When I listen to SSB, it has the very familiar tunnel-voice sound. What properties make it sound like this? With a Carrier and an extra sideband as AM, I don't hear the tunnel-effect at all. Is there special equipment to get rid of the effect?

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    $\begingroup$ I think if you're noticing it in SSB but not AM, it's either a function of your equipment (receive filter bandwidth?) or of being off-frequency. $\endgroup$ – Dan KD2EE Oct 26 '13 at 1:05
  • $\begingroup$ I am just using AM radio as a reference $\endgroup$ – Skyler 440 Oct 26 '13 at 1:45
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    $\begingroup$ Probably off frequency. If your receiver has RIT or a clarifier function, see if it clears up - then you'd need to align the receiver. $\endgroup$ – Ron J. KD2EQS Oct 26 '13 at 12:28
  • $\begingroup$ I can't say for sure, but I haven't noticed anything pronounced like that. RIT would indeed be the first thing I check too. That said, the passband filter usually has a lower passband edge of a few hundred Hz AF, because of the desired carrier suppression, which could have some part in what you are experiencing. Does it sound the same on an unrelated station, operated by someone else? $\endgroup$ – user Oct 26 '13 at 15:13

NO CARRIER, said the modem.

SSB has no carrier, and the transmitter does not transmit anything when the operator is not speaking. There is no way to transmit the presence of silence to the receiver. Instead, you'll hear atmospheric noise, local and remote electrical noise (arcing in relays, remote thunderstorms and all that), RF hash from computers and other electronics. All of that will mix with the transmitted voice.

Receiver off frequency

With SSB it's really hard to tune the receiver to exactly the same frequency as the transmitter. If the receiver and transmitter are on slightly different frequencies, the received voice will be tuned equally high or low. A very little difference will make the voice sound slightly strange, although communication is still easy.

Vocal sounds have natural harmonics, too. A vowel having a 400 Hz fundamental frequency will come out of your mouth with harmonics at precisely 800 and 1200 Hz (to slightly simplify the example). If an USB receiver is just 20 Hz low, the received tone set will be 420, 820 and 1220, which are no longer harmonically related (420*2 = 840, 420*3 = 1260). That can make a very small frequency difference sound strange.

Audio bandwidth

SSB receivers and transmitters generally have a more limited bandwidth. With modern DSP-filtered receivers you can easily tune the receiver's bandpass filter to be very wide, but that won't have any effect if the transmitter still uses a 2700 Hz filter. When testing, remember to adjust the transmitter too.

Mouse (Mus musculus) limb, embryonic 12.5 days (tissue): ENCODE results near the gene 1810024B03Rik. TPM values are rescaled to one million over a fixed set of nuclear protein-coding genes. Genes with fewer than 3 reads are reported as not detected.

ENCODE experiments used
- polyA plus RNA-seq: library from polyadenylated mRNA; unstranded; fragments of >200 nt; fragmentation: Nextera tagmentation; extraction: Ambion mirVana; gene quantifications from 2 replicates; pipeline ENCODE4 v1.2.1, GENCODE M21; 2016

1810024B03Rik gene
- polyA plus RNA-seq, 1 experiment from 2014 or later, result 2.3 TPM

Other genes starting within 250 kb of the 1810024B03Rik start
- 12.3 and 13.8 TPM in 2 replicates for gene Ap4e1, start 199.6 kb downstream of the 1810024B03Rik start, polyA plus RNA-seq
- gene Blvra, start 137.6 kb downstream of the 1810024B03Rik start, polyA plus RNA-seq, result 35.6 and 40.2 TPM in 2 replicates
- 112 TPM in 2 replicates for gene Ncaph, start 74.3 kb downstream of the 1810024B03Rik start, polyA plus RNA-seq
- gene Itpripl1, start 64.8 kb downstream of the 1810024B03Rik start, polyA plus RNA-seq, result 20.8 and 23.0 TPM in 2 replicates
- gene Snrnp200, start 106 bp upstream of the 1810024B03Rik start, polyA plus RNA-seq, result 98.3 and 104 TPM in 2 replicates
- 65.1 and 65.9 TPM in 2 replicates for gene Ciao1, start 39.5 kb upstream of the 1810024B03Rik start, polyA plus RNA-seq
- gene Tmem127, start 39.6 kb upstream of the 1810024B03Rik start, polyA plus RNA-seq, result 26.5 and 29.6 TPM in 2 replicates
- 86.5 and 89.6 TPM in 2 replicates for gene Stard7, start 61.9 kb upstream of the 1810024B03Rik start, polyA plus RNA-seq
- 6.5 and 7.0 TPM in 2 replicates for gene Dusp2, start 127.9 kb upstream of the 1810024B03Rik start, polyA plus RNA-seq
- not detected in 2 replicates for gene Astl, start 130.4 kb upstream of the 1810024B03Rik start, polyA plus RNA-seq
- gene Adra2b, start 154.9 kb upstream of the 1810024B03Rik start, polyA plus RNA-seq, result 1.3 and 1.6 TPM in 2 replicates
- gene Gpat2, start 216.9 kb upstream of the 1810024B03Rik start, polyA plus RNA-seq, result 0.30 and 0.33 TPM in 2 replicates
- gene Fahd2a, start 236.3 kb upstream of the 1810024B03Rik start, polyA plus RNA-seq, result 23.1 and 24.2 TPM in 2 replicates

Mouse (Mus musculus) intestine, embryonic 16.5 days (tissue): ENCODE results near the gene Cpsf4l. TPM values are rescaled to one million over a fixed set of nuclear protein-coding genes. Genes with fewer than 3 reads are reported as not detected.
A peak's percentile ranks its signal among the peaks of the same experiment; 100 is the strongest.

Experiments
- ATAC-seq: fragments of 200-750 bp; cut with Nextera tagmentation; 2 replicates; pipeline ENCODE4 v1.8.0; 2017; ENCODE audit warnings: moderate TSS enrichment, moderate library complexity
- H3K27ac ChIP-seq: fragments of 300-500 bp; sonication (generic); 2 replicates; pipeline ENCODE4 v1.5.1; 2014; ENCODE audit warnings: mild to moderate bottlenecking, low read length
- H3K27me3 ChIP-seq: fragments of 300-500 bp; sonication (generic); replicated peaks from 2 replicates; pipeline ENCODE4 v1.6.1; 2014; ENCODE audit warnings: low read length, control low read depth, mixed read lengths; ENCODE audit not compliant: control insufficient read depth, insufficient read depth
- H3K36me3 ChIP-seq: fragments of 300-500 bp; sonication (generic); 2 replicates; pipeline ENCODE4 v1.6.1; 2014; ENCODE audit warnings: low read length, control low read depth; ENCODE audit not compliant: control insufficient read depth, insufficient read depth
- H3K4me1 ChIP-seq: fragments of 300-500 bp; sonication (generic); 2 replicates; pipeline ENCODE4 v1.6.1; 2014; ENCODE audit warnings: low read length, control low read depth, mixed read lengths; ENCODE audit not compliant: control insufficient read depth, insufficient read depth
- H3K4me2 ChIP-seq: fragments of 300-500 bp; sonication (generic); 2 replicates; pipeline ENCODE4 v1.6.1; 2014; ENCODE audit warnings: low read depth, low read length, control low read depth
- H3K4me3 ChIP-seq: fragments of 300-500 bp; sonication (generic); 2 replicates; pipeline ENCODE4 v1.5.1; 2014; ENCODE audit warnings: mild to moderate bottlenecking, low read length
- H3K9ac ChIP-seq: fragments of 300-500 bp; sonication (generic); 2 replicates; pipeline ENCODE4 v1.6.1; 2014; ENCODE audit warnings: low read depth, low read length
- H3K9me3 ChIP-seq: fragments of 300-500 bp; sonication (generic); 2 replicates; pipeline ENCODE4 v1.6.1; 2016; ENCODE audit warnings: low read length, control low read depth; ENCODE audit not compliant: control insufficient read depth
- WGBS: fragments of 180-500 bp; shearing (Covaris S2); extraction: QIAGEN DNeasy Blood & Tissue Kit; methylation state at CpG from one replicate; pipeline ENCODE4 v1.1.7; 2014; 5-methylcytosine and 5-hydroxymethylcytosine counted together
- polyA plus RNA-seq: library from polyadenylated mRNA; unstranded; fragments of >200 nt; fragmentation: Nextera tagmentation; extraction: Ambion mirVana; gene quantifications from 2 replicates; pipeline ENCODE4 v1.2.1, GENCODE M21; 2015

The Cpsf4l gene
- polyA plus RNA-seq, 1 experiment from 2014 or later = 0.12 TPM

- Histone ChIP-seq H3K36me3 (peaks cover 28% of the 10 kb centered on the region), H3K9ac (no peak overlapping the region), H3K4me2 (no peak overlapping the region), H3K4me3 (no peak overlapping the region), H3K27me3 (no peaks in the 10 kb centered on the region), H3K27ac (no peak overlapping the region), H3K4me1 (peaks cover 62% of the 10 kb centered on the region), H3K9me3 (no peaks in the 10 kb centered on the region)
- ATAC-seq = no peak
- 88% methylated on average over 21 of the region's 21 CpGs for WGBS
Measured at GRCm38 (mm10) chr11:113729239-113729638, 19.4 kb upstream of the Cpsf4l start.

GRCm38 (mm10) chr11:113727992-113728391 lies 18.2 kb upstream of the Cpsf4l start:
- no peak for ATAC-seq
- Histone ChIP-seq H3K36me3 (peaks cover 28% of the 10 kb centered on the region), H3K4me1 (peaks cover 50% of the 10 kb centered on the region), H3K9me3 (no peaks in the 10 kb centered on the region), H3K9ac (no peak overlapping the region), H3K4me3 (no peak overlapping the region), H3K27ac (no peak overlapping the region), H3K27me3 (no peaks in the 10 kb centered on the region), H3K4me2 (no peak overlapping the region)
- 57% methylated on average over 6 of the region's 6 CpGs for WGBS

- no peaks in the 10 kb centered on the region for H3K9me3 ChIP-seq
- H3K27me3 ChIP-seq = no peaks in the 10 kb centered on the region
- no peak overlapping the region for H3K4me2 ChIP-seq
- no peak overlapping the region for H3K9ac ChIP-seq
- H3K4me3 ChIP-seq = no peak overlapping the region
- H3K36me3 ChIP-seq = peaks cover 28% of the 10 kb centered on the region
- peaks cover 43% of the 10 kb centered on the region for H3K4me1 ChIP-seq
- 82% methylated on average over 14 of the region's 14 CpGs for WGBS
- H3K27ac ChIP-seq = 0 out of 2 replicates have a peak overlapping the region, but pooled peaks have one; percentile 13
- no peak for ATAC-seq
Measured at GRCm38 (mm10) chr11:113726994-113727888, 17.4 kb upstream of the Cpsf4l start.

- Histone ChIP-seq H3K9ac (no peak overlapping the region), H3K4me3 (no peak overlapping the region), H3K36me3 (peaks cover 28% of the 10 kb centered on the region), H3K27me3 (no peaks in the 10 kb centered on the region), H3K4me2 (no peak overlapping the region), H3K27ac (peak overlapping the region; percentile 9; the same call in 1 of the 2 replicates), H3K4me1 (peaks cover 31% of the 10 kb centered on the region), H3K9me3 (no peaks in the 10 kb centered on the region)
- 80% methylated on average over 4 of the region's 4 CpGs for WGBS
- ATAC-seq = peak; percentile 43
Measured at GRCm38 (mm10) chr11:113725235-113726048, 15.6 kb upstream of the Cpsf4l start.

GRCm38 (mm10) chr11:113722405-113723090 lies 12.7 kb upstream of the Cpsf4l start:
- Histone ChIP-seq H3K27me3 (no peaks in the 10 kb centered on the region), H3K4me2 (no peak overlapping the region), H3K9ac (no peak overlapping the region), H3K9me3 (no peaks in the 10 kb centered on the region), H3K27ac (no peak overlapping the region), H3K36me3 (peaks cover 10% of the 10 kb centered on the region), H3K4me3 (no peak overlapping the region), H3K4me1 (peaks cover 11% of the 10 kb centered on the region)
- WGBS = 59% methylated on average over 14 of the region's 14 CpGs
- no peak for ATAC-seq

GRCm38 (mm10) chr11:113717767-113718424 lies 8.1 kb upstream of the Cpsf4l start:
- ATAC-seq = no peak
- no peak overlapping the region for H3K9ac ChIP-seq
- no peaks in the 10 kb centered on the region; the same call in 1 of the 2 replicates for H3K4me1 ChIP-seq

Multipath effects

Multiple SSB signals mix together nicely at the receiver, allowing you to hear the natural echo and reverb effects of multipath propagation. This effect can be heard on AM, too.

Sometimes they're less pronounced, creating just slightly spacious sound. If the receiver and transmitter are close to each other, the signal's "ground wave" can be heard directly, but its reflection from some upper layer of the atmosphere can be heard too. With a longer distance between stations, the same signal could be reflected at multiple points of the atmosphere at the same time.

Sometimes, with good propagation, the signal can travel the short path (shortest line around the planet), and long path (around the world in the "wrong" direction), and the signal which has travelled the long path will be clearly delayed. Polar echo is another variation on this subject.

  • $\begingroup$ You forgot lightning :) $\endgroup$ – user Oct 28 '13 at 10:42

Electronics Post has an item on this question which says:

Due to the presence of the Hilbert transform in the output, the detector output will suffer from the phase distortion.

Such a phase distortion does not have serious effects with the voice communication. But in the transmission of music and video, it will have untolerable effects .


Most transceivers limit the bandwidth of an SSB signal to 3000 Hz, whereas AM signals can be much wider and thus sound more natural.

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    $\begingroup$ I seriously doubt this is it. Yes, AM uses a much wider filter, but that's because you need both sidebands. You don't get more audio fidelity (except for the lower frequencies) with a 6 kHz passband on AM than with a 2.7 kHz passband on SSB. $\endgroup$ – user Oct 27 '13 at 13:38

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